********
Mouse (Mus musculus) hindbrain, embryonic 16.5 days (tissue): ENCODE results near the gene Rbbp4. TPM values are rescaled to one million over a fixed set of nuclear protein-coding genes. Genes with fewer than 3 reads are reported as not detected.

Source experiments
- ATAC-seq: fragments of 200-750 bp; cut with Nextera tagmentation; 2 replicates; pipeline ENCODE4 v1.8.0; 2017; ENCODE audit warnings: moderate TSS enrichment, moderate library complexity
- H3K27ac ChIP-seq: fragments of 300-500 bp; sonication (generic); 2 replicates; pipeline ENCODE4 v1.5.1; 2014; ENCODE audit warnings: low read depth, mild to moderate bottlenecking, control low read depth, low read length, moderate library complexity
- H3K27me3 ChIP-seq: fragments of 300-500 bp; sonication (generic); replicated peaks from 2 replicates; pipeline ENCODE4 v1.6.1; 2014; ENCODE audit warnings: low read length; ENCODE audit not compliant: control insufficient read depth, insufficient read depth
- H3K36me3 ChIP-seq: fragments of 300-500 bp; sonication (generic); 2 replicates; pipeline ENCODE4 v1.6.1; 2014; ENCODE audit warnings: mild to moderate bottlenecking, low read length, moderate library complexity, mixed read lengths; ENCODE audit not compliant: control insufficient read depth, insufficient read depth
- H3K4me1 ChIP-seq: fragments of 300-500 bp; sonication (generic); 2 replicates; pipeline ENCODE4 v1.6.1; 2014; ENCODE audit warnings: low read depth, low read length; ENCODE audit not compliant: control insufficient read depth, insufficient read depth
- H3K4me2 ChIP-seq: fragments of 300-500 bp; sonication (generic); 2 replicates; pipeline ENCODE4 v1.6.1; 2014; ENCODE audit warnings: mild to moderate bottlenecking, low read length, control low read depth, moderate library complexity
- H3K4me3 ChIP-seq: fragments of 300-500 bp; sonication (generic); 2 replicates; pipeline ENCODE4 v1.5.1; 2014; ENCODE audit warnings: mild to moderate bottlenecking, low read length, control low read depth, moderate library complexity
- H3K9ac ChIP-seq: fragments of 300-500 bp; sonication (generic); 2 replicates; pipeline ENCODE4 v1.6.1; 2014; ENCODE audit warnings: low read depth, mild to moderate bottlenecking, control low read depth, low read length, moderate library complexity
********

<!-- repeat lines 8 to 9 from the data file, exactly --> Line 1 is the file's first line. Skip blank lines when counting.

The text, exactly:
- H3K4me2 ChIP-seq: fragments of 300-500 bp; sonication (generic); 2 replicates; pipeline ENCODE4 v1.6.1; 2014; ENCODE audit warnings: mild to moderate bottlenecking, low read length, control low read depth, moderate library complexity
- H3K4me3 ChIP-seq: fragments of 300-500 bp; sonication (generic); 2 replicates; pipeline ENCODE4 v1.5.1; 2014; ENCODE audit warnings: mild to moderate bottlenecking, low read length, control low read depth, moderate library complexity